Welcome Week, winter balls, nights-out, society socials, and Skint Mondays. How many excuses do we have to get absolutely smashed?
Pretty much any English noun can be forced into a thinly veiled euphemism for excessive drinking, the list is as inexhaustive as it is entertaining to write: Glastonburyed, T-in-the-Parked, Parklifed – and that’s just the festivals. Nevertheless, I think the British commitment to inventively skirting what is a considerable health risk is honestly quite concerning.
By our own admission, we think drinking and getting drunk is part of university culture itself (NUS, 2016). I’m guilty myself, a serial offender, but recent experiences has made me reflect on whether we can really justify such a culture.
Survey after survey find high rates of dangerous drinking across universities; 41% identified with hazardous drinkers, 11% as harmful drinkers, and a further 10% as alcohol dependent. With 20% students likely to be diagnosable with alcohol use disorder (Alcohol and Alcoholism, 2011), degree level drinking is going nowhere soon. All too many of us will be graduating with a joint Bachelors in Alcoholism (Hons), Jager and 3-4-5 VKs.
Of course, we can always try to have some guidelines for a heavy night of drinking. The NHS has its guidelines: 8 units for men, 6 for women. A clinical assessment of drinking that reflects what will keep you out of A&E rather than the reality we find ourselves in where you practically hit or exceed that limit with 6 VKs and a shot – with many more exceeding that limit in multiples on a ‘good night out’.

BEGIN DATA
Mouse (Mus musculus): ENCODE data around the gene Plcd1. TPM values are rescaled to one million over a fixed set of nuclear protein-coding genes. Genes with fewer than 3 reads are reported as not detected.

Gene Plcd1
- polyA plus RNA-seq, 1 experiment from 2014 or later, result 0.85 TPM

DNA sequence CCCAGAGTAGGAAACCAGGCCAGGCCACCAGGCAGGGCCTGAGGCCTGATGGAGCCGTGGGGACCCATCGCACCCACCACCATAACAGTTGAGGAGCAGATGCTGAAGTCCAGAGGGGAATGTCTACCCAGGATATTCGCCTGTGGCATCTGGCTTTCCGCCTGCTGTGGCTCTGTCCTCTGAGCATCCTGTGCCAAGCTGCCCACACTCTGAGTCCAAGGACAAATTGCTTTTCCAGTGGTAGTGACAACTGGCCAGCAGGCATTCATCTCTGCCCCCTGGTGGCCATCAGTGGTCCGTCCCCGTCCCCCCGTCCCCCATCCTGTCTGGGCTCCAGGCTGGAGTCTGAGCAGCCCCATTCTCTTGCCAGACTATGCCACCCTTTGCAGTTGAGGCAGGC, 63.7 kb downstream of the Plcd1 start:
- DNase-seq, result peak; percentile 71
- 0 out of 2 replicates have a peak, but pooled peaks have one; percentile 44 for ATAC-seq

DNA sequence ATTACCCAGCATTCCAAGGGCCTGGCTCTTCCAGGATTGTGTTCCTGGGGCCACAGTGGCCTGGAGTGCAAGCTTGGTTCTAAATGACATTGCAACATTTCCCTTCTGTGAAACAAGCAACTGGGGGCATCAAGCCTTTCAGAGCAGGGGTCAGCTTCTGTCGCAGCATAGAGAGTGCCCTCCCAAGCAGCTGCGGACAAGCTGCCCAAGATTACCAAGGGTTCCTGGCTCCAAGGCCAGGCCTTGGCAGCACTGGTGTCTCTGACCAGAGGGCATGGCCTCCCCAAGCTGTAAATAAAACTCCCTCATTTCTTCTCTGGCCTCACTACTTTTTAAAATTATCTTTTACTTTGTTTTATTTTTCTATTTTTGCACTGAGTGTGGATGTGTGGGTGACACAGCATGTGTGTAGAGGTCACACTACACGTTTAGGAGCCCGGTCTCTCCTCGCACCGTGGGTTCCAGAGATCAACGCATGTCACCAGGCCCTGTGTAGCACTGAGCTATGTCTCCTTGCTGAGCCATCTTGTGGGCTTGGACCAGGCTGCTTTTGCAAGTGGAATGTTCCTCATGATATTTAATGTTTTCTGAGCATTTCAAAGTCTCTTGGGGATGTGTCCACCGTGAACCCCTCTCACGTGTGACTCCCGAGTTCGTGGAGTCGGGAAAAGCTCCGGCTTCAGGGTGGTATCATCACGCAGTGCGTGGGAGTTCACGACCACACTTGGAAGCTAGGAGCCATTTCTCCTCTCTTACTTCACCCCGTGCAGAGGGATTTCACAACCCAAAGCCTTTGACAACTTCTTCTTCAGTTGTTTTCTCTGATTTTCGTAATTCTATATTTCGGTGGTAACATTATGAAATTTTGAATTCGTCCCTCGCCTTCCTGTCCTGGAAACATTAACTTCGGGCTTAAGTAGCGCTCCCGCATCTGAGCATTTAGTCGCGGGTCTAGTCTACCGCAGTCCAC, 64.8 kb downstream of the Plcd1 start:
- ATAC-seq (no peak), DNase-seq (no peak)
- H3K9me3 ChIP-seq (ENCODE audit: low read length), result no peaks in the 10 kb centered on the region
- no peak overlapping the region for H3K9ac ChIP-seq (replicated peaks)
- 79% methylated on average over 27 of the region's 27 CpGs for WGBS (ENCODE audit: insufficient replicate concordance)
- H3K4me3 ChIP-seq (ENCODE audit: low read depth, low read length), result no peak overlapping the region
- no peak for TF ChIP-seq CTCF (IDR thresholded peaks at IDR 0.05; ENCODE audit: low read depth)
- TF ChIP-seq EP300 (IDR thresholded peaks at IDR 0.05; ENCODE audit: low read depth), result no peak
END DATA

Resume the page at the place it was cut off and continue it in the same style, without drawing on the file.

We could have our own limits: don’t touch red wine, no more than 4 shots at a time, eat well before going out. Personal experience generally can’t be trumped in this regard; knowing your own limits and tolerance helps you monitor what you’re having and when, keeping you in the room and having a good time. This experimentation has its own risks involved – putting yourself in harms way to find those limits might make for a good story the next day, but it’s your own body you’re damaging to get those facts.
Not to mention that this term has already highlighted the danger to women during nights out – not only do we have the present danger of alcohol consumption but also predatory behaviour to consider. Spiking cases are fresh in the minds of many when thinking about going out.
No, I’m not preaching abstinence, but just a bit of awareness. It is important that we keep track of how much we drink, what we drink, and with who we drink with.
Nights out are only as safe as we make them; better to get mangled in a managed way.